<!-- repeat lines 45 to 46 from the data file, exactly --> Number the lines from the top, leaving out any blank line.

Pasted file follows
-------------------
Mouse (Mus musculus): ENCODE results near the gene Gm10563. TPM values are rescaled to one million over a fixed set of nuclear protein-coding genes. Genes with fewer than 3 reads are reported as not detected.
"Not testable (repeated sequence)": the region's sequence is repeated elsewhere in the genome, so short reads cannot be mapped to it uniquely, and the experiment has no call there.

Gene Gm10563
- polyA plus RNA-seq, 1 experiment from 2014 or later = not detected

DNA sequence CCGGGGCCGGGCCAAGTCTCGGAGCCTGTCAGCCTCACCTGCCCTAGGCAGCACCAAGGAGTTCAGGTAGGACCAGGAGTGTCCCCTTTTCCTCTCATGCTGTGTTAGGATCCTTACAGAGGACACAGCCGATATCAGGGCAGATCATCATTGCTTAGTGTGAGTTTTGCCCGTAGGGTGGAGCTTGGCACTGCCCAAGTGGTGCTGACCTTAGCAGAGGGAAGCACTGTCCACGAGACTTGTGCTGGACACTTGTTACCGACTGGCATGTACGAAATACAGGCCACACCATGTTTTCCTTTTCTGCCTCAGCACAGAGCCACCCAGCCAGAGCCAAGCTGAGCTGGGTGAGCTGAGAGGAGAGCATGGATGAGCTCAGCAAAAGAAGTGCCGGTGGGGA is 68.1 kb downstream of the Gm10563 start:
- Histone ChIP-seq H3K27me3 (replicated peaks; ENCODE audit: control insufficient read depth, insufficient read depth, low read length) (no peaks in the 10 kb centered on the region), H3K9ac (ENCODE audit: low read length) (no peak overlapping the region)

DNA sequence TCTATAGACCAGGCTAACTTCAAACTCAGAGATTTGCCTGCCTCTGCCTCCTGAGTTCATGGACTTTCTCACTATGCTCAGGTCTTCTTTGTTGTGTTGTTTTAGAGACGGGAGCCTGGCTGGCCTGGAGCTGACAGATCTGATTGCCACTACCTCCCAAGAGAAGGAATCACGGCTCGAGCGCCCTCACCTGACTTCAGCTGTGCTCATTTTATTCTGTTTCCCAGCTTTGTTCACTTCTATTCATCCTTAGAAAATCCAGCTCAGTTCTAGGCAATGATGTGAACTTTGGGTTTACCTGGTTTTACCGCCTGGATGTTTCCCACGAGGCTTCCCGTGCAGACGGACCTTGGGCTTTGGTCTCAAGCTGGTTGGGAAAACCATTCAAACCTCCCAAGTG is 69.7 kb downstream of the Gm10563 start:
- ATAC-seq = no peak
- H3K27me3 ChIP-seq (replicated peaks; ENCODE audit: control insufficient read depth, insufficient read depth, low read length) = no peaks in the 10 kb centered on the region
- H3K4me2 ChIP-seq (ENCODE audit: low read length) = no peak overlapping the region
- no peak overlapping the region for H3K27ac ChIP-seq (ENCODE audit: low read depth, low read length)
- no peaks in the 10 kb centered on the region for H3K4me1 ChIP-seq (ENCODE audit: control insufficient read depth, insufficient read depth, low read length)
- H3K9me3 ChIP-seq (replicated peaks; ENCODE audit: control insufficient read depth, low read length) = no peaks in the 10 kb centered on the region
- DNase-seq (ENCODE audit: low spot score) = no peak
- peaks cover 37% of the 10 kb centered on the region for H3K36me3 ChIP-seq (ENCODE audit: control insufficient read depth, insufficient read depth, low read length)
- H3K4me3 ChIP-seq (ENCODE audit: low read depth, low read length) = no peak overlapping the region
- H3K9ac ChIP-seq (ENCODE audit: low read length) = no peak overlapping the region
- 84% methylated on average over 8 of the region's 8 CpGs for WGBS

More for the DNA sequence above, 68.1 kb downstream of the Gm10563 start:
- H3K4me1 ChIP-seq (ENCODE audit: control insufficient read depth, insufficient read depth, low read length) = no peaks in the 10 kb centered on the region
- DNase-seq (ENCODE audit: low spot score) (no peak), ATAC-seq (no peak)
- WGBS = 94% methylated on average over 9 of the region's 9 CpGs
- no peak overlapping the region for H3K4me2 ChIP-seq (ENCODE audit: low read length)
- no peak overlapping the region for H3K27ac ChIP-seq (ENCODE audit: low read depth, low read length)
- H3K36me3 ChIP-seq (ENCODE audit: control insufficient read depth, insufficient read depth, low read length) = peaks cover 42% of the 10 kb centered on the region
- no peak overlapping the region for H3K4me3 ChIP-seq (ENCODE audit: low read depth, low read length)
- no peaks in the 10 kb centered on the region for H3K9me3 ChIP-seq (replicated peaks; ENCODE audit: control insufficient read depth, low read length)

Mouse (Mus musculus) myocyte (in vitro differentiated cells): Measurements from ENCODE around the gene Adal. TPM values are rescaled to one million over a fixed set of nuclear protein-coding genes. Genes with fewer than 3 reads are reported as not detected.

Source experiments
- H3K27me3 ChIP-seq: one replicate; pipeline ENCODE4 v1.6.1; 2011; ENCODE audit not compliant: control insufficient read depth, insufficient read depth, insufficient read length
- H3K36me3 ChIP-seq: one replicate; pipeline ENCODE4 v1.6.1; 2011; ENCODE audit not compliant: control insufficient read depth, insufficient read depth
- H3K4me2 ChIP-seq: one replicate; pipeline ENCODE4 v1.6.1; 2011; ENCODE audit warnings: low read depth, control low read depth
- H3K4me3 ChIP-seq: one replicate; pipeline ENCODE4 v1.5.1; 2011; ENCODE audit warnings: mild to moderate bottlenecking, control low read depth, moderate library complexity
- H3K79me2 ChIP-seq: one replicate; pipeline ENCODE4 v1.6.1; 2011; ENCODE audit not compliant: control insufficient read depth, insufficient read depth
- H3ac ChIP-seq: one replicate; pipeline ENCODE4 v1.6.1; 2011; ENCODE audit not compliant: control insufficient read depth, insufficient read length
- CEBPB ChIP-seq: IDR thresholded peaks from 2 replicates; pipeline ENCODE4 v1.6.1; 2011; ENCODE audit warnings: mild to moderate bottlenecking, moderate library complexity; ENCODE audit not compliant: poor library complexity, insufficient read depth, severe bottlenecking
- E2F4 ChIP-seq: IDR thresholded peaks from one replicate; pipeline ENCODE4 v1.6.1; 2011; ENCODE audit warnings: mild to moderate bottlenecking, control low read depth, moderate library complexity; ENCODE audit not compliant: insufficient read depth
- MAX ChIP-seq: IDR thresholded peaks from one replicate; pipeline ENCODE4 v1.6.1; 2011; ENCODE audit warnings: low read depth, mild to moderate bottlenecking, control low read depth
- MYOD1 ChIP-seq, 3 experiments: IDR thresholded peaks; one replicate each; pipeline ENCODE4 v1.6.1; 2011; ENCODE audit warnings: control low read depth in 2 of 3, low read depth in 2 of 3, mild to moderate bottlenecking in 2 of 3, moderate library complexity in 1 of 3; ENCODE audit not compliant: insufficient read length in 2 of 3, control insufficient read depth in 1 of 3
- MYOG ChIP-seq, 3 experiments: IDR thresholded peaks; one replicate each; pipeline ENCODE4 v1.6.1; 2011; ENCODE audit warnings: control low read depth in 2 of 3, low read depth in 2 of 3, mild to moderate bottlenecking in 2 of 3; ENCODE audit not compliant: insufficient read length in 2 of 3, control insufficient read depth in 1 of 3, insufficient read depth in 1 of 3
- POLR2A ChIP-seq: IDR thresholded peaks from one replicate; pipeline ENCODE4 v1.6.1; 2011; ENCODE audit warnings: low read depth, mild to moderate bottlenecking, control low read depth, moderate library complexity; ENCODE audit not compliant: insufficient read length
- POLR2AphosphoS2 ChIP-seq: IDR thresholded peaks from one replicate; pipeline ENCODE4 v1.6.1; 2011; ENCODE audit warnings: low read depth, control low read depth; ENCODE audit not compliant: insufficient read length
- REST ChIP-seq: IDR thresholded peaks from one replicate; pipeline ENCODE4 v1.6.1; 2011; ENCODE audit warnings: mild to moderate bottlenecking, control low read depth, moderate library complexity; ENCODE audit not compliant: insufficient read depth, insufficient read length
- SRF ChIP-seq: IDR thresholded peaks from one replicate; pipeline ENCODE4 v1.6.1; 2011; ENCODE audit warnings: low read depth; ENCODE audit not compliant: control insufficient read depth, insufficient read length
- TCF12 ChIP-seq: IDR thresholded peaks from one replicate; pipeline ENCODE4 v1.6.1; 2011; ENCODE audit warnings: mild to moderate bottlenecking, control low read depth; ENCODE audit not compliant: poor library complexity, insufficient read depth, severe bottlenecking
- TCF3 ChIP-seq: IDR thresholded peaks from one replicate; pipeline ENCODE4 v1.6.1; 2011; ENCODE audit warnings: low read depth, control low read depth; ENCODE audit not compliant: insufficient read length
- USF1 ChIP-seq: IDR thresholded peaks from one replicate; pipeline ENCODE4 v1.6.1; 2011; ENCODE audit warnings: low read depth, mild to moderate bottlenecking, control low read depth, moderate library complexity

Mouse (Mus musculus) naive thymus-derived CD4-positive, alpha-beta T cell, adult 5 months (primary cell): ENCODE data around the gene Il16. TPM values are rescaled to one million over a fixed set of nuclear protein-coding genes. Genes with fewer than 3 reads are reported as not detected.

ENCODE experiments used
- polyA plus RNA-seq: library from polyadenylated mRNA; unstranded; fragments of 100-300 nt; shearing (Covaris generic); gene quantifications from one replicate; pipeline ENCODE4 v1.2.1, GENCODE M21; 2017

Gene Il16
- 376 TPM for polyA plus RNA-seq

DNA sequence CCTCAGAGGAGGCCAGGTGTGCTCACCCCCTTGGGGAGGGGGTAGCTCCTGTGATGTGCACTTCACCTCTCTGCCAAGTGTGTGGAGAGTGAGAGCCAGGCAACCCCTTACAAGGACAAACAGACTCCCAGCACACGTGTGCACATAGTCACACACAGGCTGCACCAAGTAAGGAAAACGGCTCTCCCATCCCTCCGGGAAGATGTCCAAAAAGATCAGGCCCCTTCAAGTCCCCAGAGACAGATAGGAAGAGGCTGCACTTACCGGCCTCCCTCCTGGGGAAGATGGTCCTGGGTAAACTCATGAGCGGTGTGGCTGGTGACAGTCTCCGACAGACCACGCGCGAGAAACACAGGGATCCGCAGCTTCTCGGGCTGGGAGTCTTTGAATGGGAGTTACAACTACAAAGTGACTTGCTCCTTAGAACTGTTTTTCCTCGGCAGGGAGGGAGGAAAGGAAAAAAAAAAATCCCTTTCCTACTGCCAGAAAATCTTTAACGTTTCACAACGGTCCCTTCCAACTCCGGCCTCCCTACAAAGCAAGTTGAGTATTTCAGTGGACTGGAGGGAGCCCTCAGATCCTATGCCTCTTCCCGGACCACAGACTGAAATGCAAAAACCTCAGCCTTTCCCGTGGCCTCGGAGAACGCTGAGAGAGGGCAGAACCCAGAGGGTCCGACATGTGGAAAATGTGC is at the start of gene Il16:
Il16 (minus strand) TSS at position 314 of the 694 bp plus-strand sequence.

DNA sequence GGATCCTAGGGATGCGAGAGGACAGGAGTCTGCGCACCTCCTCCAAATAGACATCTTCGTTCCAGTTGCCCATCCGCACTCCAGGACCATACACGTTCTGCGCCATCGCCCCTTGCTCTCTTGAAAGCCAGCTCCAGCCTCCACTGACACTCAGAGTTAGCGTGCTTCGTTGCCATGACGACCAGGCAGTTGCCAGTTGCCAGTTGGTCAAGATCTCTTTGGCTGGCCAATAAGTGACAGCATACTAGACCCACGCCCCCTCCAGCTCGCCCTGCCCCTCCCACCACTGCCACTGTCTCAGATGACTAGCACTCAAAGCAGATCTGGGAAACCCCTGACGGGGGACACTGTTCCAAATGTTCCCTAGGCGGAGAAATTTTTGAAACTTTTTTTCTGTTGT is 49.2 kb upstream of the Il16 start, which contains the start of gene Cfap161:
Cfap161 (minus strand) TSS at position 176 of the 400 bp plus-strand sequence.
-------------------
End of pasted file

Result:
- TCF12 ChIP-seq: IDR thresholded peaks from one replicate; pipeline ENCODE4 v1.6.1; 2011; ENCODE audit warnings: mild to moderate bottlenecking, control low read depth; ENCODE audit not compliant: poor library complexity, insufficient read depth, severe bottlenecking
- TCF3 ChIP-seq: IDR thresholded peaks from one replicate; pipeline ENCODE4 v1.6.1; 2011; ENCODE audit warnings: low read depth, control low read depth; ENCODE audit not compliant: insufficient read length